I was about to live a sixteen-year-old's dream.
House on the beach.
Parties whenever we wanted.
Boys wherever we wanted.
April and her best friend, Vi, are living by themselves. Of course, April's parents don't know that. They think she's living with Vi and Vi's mum. But it's not April's fault that her dad decided to move away in the middle of high school. So who could blame her for a little white lie? Or the other nine things that April (probably) shouldn't have done that year...
I saw this book in Waterstone's and was immediately drawn in by the eye catching cover- simple, yet bold. And when I read the blurb, I knew this would be a book I'd enjoy.
There is typical teen melodrama when April realises her family doesn't revolve just around her, and after a few well-told untruths she moves in with her best friend Vi. They end up in a lot of scrapes- a hot tub, the obligatory teen parties, gaining a kitten being just some- and April realises that life as a grown up is not always all it's cracked up to be. Throw in some boys just to make things that bit more messy and voila! You'vre got Ten Things we Shouldn't Have Done.
This is a fun book with some serious messages, and reading it has definitely made me keen to seek out more by this author. It's a YA book with enough bite for the haters who say 'but they're for teenagers!' when I tell them I'm reading this genre, and it is chock full of action and drama. I read it over two days and loved every second of it.
The perfect read to drag me out of my reading slump- thanks Ms Mlynowski!
Geek Girl-Holly Smale
“My name is Harriet Manners, and I am a geek.”
Harriet Manners knows that a cat has 32 muscles in each ear, a “jiffy” lasts 1/100th of a second, and the average person laughs 15 times per day. She knows that bats always turn left when exiting a cave and that peanuts are one of the ingredients of dynamite.
But she doesn’t know why nobody at school seems to like her.
So when Harriet is spotted by a top model agent, she grabs the chance to reinvent herself. Even if it means stealing her best friend's dream, incurring the wrath of her arch enemy Alexa, and repeatedly humiliating herself in front of impossibly handsome model Nick. Even if it means lying to the people she loves.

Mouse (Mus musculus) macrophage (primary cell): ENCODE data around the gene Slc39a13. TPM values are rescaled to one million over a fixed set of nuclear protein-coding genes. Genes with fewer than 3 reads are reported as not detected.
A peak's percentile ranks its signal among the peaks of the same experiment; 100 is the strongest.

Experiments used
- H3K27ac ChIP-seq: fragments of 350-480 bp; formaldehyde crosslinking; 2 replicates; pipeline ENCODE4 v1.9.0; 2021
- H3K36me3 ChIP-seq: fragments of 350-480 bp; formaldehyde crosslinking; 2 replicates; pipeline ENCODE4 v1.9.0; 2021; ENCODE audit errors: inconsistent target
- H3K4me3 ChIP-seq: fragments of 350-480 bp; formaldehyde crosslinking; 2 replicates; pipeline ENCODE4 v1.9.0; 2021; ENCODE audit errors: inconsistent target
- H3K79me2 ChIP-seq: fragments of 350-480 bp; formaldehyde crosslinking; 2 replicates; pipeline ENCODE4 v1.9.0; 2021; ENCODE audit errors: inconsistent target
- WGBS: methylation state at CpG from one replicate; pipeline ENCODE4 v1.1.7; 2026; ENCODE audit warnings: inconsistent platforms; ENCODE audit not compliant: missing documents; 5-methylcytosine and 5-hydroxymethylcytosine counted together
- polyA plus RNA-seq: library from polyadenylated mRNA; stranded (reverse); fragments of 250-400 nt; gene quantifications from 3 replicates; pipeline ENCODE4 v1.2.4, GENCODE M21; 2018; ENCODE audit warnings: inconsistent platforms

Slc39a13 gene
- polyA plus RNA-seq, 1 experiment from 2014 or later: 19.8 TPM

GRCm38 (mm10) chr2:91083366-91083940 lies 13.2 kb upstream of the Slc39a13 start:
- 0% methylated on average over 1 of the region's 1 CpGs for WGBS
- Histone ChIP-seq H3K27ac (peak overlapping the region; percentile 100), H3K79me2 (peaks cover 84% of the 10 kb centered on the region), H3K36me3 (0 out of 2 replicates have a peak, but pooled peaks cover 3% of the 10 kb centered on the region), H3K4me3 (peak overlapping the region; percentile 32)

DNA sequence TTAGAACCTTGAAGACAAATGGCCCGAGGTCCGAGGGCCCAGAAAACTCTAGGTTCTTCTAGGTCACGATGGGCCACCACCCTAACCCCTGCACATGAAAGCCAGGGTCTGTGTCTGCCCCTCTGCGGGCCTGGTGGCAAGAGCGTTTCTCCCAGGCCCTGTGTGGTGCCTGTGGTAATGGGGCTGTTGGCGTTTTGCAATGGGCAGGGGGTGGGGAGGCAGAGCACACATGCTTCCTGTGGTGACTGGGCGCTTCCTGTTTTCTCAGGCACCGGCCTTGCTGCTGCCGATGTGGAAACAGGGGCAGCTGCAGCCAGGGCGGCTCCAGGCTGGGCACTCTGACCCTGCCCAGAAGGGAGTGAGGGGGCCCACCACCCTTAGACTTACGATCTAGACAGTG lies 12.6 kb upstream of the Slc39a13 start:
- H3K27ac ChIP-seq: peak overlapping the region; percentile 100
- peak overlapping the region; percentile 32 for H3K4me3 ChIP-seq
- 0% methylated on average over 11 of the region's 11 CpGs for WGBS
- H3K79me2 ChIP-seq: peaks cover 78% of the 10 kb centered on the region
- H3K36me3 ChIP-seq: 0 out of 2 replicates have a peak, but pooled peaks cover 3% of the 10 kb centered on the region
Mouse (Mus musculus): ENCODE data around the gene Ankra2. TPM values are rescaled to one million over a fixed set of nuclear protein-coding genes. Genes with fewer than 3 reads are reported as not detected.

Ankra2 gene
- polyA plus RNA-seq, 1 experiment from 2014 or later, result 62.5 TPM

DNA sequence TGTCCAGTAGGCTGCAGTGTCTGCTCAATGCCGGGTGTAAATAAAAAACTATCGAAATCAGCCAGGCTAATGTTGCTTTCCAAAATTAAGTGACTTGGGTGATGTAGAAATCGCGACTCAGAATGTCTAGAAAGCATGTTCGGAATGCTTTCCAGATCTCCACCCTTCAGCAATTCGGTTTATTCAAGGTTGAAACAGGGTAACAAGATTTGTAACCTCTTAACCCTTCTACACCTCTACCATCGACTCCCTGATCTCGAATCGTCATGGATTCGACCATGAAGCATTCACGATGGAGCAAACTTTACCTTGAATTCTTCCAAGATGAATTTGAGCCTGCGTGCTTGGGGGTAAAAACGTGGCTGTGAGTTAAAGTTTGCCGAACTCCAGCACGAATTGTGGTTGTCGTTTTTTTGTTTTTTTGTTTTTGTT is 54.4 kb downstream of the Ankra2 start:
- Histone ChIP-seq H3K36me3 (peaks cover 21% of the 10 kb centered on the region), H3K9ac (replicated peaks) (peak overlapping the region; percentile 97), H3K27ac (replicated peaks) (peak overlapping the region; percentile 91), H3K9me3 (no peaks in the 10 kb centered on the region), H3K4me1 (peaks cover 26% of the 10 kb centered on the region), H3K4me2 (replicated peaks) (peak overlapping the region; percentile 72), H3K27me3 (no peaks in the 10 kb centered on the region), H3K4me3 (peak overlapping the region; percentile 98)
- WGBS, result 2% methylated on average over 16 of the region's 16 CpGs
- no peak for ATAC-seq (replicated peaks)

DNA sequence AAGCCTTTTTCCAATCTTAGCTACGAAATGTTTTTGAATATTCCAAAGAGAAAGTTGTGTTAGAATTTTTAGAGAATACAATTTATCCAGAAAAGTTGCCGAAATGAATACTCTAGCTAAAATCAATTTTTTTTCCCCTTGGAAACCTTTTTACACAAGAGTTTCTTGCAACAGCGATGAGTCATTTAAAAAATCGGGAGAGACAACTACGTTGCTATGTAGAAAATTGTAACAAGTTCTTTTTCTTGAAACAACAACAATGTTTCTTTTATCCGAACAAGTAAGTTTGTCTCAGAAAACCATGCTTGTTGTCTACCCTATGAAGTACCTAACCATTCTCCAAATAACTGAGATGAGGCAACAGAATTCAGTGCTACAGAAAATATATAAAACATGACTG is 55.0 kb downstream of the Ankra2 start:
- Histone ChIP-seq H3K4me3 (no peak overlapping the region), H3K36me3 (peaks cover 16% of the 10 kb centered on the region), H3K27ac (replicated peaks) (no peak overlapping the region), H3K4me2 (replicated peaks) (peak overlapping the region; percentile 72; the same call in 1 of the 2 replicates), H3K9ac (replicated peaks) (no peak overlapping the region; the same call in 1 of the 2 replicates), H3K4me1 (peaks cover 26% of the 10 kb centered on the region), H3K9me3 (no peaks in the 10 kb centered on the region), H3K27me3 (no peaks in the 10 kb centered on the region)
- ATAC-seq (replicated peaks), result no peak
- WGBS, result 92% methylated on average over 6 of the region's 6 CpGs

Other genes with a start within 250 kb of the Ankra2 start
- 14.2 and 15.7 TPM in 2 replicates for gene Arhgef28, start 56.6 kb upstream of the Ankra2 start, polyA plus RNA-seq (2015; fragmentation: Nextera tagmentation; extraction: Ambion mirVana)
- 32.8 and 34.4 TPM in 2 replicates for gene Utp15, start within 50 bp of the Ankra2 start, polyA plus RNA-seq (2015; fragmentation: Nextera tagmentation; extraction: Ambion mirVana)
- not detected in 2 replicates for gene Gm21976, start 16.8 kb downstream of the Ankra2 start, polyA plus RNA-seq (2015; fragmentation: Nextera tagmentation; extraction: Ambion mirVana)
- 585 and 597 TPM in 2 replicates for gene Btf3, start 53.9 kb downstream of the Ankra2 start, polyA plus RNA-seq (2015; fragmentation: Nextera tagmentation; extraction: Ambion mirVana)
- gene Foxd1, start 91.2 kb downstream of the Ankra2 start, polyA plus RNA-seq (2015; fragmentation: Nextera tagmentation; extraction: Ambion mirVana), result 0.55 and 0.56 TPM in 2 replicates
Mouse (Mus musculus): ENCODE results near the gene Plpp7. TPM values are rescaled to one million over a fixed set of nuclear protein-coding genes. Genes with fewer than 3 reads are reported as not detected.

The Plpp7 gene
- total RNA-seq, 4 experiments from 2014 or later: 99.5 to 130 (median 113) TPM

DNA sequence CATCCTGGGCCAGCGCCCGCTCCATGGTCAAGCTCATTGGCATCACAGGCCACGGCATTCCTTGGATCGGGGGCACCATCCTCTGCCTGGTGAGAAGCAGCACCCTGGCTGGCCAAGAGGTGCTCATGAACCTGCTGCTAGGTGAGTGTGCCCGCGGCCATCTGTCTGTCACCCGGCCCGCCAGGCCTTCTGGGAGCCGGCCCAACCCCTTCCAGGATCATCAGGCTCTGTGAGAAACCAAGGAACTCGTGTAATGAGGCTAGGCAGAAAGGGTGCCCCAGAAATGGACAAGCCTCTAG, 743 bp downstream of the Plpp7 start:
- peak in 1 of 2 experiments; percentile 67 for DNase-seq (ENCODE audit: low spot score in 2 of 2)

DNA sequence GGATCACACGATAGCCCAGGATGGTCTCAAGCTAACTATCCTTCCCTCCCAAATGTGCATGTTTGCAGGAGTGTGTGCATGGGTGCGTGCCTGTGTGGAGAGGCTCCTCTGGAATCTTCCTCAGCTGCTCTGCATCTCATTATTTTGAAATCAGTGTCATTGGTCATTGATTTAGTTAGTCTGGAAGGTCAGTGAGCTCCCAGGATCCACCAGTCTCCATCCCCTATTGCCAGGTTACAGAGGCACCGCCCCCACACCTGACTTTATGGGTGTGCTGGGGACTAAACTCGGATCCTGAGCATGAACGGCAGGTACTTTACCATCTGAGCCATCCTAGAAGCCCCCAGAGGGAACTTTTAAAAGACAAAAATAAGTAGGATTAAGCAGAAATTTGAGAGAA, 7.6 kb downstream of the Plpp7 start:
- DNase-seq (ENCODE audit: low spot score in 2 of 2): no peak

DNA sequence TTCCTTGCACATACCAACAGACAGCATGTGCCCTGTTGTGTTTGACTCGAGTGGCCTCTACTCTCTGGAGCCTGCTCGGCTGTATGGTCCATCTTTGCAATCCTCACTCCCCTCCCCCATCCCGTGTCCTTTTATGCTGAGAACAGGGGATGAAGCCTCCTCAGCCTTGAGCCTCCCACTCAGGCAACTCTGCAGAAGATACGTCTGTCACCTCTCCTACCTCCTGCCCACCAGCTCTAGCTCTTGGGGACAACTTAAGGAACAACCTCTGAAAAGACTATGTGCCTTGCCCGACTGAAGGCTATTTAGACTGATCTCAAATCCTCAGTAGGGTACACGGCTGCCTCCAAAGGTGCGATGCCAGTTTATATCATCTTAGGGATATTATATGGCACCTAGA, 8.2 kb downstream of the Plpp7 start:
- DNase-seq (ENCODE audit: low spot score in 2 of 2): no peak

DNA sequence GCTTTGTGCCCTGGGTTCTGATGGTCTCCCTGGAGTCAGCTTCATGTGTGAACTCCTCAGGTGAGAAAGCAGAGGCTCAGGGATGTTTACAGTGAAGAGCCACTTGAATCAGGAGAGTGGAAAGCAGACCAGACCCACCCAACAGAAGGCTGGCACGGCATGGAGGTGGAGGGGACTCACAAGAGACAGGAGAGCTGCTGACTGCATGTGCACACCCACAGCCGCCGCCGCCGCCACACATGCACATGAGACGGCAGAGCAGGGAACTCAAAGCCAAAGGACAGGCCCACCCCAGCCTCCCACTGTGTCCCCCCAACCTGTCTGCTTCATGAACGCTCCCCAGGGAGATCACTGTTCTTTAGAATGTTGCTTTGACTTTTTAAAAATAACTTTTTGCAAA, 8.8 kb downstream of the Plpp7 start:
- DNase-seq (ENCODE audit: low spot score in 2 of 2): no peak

Veering from one couture disaster to the next with the help of her overly enthusiastic father and her uber-geeky stalker, Toby, Harriet begins to realise that the world of fashion doesn't seem to like her any more than the real world did.
As her old life starts to fall apart, will Harriet be able to transform herself before she ruins everything?
Oh, I loved it. I loved it, I loved it, I loved it. Harriet as the most unlikely model, Nat as the disgruntled but ever supportive best friend, Toby as the out and out weirdo and of course Nick, the ultimate in hot boy... This was a perfect teen read.
I'd actually bought Geek Girl a while ago and put it to one side, now I am wondering why on earth I did that as I am desperate to move straight on to the second book in the series! It is just so much FUN. I loved the scene where Harriet is 'discovered' and her first photoshoot had me laughing out loud (I wouldn't be able to stand in ridiculously high heels, I can tell you that now. And with snow in the mix too, I'd be on my way to A and E).
It's a bit like a Louise Rennison book in style, which is only a good thing if you're a teen book, right? And you certainly don't have to be a cool kid to relate to the characters, because they are just typical teenagers wandering around with insults graffitied on their bags, trying to fit in (or at least, not stand out).
If these books had been around when I was younger I'd have read them back to back over and over again. Actually, who am I kidding? I'll probably still do that now. After all, books are for enjoying, and whilst I'm not the target market, I can honestly say I'm a fan of Holly Smale's after reading Geek Girl.